Date of Award

5-1-2015

Degree Name

Doctor of Philosophy

Department

Philosophy

First Advisor

Auxier, Randall

Abstract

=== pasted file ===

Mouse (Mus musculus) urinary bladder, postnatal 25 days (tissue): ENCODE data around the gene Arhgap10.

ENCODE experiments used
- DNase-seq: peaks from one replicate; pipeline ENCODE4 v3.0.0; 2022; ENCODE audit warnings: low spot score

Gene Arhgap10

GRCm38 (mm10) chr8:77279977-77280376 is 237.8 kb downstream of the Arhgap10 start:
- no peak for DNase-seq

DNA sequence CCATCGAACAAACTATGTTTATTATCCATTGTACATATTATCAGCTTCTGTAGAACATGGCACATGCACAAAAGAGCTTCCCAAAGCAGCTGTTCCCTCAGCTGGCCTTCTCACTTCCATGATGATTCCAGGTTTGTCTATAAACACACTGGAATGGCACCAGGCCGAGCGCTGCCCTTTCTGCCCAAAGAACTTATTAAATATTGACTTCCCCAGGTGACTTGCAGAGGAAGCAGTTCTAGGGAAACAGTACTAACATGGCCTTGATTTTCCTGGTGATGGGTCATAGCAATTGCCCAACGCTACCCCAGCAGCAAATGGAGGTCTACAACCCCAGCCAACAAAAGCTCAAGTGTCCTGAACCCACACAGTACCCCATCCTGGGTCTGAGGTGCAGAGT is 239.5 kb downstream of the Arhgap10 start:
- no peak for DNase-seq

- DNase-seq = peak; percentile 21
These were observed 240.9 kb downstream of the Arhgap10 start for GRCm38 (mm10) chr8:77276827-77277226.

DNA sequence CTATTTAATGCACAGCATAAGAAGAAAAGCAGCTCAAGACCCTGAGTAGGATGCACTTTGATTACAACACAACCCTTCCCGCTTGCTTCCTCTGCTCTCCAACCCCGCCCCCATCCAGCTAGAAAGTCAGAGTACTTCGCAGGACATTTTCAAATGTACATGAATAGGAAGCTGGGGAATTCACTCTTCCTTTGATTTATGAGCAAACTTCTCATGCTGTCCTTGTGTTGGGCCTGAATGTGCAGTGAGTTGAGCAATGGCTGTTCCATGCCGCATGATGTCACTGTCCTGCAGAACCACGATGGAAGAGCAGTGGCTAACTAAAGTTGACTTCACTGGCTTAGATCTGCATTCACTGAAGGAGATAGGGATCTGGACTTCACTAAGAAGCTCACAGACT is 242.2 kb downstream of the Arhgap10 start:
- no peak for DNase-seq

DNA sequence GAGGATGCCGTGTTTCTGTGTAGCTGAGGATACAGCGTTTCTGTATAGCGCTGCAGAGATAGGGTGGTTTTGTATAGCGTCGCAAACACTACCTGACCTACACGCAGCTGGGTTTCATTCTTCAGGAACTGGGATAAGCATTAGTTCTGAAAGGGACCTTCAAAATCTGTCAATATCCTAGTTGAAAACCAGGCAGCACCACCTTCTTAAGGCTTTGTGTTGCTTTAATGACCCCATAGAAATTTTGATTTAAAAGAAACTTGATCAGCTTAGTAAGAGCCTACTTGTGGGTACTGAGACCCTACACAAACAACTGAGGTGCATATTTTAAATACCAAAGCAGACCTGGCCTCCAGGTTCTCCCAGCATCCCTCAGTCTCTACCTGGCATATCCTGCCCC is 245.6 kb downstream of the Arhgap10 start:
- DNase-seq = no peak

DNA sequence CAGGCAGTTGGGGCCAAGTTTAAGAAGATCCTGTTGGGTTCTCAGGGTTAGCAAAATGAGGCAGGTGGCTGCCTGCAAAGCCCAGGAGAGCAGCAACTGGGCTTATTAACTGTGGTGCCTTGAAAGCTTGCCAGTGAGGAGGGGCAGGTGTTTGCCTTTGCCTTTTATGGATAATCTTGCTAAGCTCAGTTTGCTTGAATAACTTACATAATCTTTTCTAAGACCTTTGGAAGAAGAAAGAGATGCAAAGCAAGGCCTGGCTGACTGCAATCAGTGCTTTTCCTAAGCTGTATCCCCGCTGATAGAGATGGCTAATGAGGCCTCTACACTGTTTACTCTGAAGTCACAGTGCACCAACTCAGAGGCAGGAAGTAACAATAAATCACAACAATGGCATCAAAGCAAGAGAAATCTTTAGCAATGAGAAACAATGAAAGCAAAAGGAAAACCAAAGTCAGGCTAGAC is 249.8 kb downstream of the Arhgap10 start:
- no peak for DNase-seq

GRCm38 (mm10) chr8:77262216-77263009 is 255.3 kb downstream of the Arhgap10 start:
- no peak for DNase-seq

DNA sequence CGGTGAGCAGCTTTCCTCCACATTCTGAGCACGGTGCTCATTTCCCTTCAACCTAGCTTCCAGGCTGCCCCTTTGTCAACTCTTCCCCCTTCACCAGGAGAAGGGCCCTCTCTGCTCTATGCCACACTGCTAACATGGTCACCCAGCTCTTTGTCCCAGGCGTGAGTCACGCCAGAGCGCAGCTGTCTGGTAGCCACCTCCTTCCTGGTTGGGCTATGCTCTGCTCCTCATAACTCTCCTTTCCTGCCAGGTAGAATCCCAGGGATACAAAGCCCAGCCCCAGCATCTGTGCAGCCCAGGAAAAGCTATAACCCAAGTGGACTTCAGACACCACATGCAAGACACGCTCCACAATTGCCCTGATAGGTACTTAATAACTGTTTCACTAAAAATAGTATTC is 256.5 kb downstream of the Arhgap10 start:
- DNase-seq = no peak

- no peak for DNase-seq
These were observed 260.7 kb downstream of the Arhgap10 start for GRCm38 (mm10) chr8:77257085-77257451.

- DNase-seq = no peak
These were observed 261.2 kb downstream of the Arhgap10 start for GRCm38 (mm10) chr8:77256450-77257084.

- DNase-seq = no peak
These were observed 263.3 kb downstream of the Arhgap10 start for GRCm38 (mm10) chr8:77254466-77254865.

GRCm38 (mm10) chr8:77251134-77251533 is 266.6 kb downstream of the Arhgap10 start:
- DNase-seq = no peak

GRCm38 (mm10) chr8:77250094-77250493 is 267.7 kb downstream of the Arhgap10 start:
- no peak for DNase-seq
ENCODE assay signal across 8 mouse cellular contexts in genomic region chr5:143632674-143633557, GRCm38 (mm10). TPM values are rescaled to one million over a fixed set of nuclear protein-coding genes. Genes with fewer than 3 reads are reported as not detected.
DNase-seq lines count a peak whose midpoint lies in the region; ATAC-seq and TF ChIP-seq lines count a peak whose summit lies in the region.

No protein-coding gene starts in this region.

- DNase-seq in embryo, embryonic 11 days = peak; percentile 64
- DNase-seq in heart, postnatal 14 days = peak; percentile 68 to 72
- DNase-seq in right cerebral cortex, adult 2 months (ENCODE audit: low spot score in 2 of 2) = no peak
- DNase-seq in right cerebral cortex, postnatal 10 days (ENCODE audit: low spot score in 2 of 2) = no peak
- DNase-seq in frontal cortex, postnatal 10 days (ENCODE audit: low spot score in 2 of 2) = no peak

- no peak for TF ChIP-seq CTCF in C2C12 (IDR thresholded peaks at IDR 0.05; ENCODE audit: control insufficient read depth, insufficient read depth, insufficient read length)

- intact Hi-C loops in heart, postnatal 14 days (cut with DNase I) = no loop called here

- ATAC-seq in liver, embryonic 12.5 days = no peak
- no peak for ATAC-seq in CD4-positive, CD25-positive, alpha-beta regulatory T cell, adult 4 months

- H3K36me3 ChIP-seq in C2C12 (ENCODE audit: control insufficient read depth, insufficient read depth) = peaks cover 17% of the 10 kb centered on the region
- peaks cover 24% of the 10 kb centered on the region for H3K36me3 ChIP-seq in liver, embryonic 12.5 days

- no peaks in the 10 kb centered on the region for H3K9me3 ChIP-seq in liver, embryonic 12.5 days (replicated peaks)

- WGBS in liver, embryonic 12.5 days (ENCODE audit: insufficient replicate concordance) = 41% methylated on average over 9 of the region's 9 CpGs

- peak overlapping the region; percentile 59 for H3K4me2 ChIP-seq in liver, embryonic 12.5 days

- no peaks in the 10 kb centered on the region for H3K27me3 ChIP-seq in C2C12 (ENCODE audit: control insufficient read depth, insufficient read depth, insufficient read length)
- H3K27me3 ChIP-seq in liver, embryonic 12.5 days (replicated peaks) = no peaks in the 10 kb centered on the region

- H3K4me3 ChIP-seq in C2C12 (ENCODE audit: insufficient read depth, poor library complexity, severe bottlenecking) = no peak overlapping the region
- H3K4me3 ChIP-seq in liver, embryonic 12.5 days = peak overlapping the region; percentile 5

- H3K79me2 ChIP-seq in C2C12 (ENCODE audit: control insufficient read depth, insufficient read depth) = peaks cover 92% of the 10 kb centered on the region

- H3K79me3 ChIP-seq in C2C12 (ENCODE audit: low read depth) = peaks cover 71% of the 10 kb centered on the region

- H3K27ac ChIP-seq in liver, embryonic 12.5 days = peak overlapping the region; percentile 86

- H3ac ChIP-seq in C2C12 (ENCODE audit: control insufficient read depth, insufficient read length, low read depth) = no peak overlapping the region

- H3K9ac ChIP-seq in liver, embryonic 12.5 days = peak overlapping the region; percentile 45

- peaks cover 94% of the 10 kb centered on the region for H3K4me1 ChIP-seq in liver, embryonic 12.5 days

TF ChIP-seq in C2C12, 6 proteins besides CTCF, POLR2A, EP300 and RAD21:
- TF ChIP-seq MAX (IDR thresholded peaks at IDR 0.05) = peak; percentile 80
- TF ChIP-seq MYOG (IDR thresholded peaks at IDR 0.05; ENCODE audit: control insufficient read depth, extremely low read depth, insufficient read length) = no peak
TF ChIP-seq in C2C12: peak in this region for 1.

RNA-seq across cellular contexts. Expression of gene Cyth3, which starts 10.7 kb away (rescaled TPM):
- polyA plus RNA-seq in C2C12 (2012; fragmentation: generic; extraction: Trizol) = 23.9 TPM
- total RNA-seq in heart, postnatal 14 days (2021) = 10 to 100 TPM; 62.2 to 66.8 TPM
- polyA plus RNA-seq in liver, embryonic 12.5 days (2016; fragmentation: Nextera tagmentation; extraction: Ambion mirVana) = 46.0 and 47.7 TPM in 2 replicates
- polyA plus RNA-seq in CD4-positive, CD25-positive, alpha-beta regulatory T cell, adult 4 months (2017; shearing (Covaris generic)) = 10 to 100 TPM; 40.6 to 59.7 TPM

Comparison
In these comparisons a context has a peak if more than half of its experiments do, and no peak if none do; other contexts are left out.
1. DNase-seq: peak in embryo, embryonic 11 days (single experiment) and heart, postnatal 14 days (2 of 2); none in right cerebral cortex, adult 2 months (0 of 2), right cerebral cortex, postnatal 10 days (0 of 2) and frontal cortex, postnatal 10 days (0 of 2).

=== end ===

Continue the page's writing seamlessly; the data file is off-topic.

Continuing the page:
Pre-cognitive experience is important to Kant's epistemology, but for decades, the scholarship tended to leave this aspect aside. Pre-cognitive experience must be reintegrated, and several important works have made progress toward this goal. Some scholars maintain that the distinction between the A- and B- editions of the Critique of Pure Reason largely relates to the role of pre-cognitive experience in Kant's system. I offer an account of what Kant calls the "obscure functions of understanding," drawing from the third Critique, the Anthropology, and other writings in which Kant discusses pre-cognitive experience. I argue that the key to integrating pre-cognitive experience into Kantian epistemology lies in the proper analysis of sensus communis, or social feeling. Reflective judgment provides the logical structure by which both social feeling and the experience of the sublime come to be synthesized with cognitive experience. The result of my argument is a deepened and enhanced understanding of autonomy (which pervades the entire architectonic).

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